Sitemap Version1

Sitemap Version2


For those users who wants to track only basic info, a quick access is the most helpful way to lead users to exact simple task, but on the other hand, for a daily tracker, the routine should also be easy enough.I’ve compared a couple of solutions for the main tracking flow.

I tried to be rational through analysis of options. 

UI & Branding Design

The image of Period Pal should be friendly, accessible, and professional. It seems any app under this topic tends to be pinkish. Personally, I agree that warmer colors are better than cooler ones. I also tried to find the balance between seeming too serious (sleek) and too childish or playful.

User Testing

I developed three versions of the UX structures, and I wanted to compare the first and the final lo-wi wireframes. The previous version landed on a calendar and tracking page directly. The main page has three functions: notification of next period, ability to track daily specifics, and ability to add/edit periods on the calendar. However, testers usually only understand one or two of these functions. Even though they may be able to guess their functions, they didn’t know how to or hesitated to click on the most dominant element on this screen — the material design principle seems to fail in this case.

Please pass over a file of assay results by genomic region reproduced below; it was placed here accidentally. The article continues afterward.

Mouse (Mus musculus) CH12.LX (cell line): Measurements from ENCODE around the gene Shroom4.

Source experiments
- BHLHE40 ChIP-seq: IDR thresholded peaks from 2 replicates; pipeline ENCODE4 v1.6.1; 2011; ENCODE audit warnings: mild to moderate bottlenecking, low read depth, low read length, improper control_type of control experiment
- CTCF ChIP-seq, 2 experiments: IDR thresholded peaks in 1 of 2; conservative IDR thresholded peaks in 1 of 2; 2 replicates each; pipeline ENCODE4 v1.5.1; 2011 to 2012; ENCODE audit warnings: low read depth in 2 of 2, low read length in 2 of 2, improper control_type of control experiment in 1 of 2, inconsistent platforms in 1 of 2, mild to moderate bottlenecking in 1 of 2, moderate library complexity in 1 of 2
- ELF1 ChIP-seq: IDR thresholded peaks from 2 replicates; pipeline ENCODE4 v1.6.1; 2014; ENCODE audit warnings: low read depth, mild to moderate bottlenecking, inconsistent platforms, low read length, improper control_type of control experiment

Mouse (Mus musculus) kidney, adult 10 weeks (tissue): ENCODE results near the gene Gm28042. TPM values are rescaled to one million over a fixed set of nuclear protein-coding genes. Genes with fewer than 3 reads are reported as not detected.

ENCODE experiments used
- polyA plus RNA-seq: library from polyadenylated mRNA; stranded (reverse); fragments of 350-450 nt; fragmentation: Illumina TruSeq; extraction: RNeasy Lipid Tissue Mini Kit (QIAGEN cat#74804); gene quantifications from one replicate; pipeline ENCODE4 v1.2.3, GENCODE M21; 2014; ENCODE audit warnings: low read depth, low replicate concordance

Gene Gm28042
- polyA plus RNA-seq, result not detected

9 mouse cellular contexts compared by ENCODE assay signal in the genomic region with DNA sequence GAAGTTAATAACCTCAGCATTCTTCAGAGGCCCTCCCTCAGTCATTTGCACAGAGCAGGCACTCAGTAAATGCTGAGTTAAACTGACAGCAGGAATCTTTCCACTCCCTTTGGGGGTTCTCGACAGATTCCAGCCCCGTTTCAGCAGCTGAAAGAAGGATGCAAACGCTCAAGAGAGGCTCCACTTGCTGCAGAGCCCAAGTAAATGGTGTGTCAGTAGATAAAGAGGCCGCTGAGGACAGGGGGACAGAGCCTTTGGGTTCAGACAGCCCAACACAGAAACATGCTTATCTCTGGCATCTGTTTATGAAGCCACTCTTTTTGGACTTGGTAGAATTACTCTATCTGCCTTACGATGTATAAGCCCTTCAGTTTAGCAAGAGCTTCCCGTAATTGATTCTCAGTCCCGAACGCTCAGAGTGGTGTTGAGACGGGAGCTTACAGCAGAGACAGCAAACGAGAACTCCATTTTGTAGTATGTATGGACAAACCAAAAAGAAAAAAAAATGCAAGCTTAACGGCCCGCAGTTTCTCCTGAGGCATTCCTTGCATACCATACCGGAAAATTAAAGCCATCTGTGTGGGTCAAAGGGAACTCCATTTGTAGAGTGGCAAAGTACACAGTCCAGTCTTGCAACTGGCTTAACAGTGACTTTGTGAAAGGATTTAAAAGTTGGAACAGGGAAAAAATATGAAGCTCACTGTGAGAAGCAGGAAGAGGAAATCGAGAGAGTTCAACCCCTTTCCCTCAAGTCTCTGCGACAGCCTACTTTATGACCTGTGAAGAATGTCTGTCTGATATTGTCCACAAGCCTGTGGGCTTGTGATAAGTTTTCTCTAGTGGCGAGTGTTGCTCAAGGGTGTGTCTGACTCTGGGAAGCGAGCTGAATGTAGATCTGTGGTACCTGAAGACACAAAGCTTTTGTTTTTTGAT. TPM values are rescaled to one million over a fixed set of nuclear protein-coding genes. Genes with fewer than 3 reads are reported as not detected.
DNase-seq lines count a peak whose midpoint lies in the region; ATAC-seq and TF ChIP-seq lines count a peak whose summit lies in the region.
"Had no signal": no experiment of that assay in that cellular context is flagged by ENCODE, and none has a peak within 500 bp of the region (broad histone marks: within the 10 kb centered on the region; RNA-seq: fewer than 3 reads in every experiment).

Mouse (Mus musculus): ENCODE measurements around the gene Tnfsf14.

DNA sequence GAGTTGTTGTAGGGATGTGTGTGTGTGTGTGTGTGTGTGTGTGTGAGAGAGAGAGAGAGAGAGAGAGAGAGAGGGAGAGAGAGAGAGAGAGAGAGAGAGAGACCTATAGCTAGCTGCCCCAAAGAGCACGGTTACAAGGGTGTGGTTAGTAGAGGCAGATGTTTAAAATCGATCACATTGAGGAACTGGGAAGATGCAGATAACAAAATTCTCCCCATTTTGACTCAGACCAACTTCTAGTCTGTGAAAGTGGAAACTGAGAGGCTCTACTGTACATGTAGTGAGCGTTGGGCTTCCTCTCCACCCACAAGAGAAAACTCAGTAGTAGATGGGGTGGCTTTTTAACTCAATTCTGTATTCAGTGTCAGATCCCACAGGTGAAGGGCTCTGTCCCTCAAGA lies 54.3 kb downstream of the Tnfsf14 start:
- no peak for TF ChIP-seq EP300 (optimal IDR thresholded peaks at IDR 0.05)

Design Iterations

As usual, I dove deeper into the logistics and user cases. My testing and research showed that most people only use the app to check when they should expect their next periods and only tracked the start date, end date, and any severe symptoms.* But around ⅔ of them expressed interest in developing a more detailed diary to track everything they’d like to make note of. Potential users are more likely to open the app for quick check — they’re more likely to look for their next period date but less likely to create a period when they’re in a rush. (To create a period, you needed a clear memory for the start and end dates and at least three clicks to finish.) After carefully analysis, I think it’s important to create a home page with the capability to track the most important start and end dates and keep more details related to tracking in other tabs. By removing the calendar, I also have more room to display the related content and, potentially, even ads.

*The results come from the eight users I interviewed and a lot of online commentary on existing apps.

I also bring alerts into a tab rather than a sub-tab below the setting to create an analytics home screen before getting into the details.

What I've Learned

This is the first time I’ve run a comprehensive nighttime (after work) project like Period Pal. Not only did I work as a designer but also as product manager and marketing strategist. It is both challenging and rewarding, especially working in a team with professional gynecologist Dr. Maria, thoughtful developer Joe, and talented content director Heather. As a product manager I also need to analyze the value proposition investment of time. 

Besides, as a UX designer, I need to make sure the right amount of content is provided at the right time to users in need. For example, users only saw most popular medication under medication tracking, but they can click on “load more” and access to other medications or create their own medicine.